Soapbox: Ethanol reduces emissions, reduces costs
February 18, 2014
A recent letter about ethanol included a variety of factual errors. In an effort to present readers with factual information, I offer the following:
First and foremost, ethanol does not receive federal subsidies. The oil and gas industry receives nearly $17 billion per year in subsidies, which flow from direct and indirect tax preferences embedded in the federal tax code.
Second, the ethanol production process is energy efficient. Each year, the technology used to process ethanol and the various feed stocks from which it is produced becomes more efficient through ongoing investment in technology. Innovative processes continue to yield ethanol and other biofuels that are increasingly lower in terms of greenhouse gas production and energy efficiency. Peer-reviewed studies by Argonne National Laboratories and the U.S. Department of Agriculture document that 1 unit of fossil energy invested in ethanol production yields 1.67 units or more of energy. Oil refining and the use of components from refined oil continue to have an adverse impact on human health and the environment including greenhouse gas impacts.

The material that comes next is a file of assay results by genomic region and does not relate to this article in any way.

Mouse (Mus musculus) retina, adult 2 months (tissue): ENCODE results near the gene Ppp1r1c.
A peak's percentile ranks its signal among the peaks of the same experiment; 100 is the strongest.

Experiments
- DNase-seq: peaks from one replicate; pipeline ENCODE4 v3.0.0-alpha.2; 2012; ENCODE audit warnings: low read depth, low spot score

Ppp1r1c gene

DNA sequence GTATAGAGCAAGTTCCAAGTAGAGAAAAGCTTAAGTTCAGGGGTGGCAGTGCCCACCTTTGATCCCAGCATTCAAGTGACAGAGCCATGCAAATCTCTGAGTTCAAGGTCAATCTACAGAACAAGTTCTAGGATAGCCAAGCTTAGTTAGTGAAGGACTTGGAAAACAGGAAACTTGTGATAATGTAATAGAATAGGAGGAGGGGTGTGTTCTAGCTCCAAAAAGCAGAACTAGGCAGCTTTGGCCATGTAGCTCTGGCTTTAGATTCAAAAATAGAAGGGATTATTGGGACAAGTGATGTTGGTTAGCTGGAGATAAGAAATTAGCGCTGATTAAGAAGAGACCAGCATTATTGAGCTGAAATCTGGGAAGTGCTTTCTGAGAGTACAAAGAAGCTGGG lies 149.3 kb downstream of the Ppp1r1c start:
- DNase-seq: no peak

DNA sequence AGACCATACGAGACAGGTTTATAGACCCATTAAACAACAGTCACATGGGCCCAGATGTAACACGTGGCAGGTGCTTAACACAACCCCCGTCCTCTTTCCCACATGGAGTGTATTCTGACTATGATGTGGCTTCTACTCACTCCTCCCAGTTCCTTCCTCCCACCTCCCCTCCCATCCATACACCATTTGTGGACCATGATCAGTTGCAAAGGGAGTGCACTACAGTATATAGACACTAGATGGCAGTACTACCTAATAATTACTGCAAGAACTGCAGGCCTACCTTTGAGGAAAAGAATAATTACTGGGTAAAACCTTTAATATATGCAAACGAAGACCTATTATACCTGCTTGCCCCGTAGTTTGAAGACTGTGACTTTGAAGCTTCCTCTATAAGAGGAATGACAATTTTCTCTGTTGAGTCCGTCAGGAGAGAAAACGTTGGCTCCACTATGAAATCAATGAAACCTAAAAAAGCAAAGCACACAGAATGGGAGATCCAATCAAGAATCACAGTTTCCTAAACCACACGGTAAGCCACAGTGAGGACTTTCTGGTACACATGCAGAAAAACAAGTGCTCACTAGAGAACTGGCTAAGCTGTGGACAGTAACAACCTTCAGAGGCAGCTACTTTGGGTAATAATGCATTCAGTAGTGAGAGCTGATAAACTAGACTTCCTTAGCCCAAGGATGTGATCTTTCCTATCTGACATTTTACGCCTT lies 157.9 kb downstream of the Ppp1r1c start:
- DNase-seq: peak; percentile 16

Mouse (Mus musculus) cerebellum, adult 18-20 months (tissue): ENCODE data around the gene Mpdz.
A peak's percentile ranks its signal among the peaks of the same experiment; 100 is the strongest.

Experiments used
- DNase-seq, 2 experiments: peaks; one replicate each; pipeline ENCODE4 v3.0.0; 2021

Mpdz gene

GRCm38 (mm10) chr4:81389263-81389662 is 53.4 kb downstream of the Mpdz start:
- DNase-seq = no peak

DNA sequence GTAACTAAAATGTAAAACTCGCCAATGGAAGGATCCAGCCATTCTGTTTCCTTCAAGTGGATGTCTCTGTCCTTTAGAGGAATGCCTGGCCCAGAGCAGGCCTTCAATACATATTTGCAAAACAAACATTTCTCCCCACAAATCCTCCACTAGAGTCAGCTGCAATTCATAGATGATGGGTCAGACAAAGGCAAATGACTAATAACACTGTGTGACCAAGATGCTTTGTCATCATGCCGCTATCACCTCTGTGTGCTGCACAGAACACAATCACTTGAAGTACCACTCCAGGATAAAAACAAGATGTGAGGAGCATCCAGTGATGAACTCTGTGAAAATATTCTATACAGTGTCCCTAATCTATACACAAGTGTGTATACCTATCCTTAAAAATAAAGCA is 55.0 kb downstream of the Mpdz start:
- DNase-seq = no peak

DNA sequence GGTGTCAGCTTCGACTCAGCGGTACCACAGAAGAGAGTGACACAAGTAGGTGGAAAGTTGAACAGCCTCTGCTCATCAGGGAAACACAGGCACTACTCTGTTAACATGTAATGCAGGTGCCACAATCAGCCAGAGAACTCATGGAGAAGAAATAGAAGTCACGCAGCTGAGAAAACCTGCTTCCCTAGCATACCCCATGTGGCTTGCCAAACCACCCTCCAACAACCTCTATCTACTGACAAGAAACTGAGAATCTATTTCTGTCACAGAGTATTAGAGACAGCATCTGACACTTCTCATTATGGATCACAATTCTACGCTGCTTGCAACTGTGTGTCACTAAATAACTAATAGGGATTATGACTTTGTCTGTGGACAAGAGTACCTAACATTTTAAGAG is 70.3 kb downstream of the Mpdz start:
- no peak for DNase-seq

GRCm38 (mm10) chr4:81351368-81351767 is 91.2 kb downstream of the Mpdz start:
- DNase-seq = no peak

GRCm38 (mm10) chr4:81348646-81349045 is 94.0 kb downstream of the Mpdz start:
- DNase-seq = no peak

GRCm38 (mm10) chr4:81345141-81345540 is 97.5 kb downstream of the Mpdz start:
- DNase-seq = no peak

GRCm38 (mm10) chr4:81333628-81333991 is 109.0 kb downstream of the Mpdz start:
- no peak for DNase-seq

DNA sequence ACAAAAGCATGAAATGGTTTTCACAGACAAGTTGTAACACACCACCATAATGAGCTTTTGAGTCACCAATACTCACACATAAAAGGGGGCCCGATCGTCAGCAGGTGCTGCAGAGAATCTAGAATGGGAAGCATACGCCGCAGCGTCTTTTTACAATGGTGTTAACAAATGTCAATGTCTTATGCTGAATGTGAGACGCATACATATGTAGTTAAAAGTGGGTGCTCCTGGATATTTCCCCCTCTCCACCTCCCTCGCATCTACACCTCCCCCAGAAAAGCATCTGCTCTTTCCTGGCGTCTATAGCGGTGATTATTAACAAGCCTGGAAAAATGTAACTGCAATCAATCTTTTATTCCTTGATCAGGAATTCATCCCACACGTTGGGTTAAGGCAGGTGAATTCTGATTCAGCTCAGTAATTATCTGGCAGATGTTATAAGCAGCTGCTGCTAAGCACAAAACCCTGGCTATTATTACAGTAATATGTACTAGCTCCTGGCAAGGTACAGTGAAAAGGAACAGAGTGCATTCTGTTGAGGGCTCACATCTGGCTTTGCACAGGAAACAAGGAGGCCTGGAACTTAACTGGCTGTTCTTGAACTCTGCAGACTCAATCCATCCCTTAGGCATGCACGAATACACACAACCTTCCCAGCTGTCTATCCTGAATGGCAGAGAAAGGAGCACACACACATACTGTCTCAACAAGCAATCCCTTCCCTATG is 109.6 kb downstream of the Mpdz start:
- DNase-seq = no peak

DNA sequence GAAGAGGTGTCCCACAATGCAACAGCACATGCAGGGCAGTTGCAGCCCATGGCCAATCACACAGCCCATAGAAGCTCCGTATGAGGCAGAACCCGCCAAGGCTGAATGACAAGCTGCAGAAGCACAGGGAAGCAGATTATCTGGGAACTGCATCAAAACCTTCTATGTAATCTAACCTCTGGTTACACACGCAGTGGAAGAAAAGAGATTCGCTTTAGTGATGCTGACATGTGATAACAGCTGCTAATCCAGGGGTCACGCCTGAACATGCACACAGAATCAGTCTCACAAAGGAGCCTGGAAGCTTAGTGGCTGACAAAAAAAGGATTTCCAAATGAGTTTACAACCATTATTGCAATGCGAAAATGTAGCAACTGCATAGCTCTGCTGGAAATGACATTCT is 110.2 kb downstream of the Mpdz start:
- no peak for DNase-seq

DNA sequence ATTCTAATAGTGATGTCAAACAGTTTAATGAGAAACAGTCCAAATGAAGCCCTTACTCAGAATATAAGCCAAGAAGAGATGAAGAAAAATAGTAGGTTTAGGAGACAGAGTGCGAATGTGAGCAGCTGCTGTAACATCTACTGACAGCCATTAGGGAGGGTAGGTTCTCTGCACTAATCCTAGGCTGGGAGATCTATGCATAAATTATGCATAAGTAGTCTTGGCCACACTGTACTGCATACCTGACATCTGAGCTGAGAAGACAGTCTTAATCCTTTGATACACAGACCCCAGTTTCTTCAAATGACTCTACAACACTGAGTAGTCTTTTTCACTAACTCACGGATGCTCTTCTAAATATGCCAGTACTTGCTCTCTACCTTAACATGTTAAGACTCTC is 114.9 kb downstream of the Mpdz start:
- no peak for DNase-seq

One area, not mentioned by the author of the letter, but should be of high interest and great concern to citizens living at the base of the Front Range is the impacts on air pollution of gasoline vs. gasoline blended with ethanol. In 1990, many areas of the Front Range were among the most polluted area of the U.S. in terms of carbon monoxide pollution. Emissions from vehicles fueled with petroleum were the primary source of this pollution, which caused enormous ill health among children and others suffering from respiratory ailments, according to local medical professionals. Ethanol was the oxygenated fuel additive that efficiently and effectively helped reduce CO levels throughout the Front Range.
Using ethanol as a component of gasoline helps to reduce direct CO2 emissions by 34 percent to 59 percent, given today’s technology. Peer-reviewed, published research shows corn ethanol reduces GHG emissions by 48 percent to 59 percent when compared directly to gasoline. Ethanol continues to play an important role in assisting Front Range cities in pollution abatement efforts.
Ethanol is one of the most efficient and cost-effective blend stocks used in gasoline. Ethanol helps to reduce the greenhouse gas impact of gasoline. Ethanol is the additive of choice in areas of the world where low carbon fuel standards dictate gasoline composition. Ethanol does more than lower GHG emissions. Ethanol provides consumers with more fuel choices and reduces the cost of fuels into which it is blended.
Jim Hendrix is a professor at the University of Nebraska-Lincoln.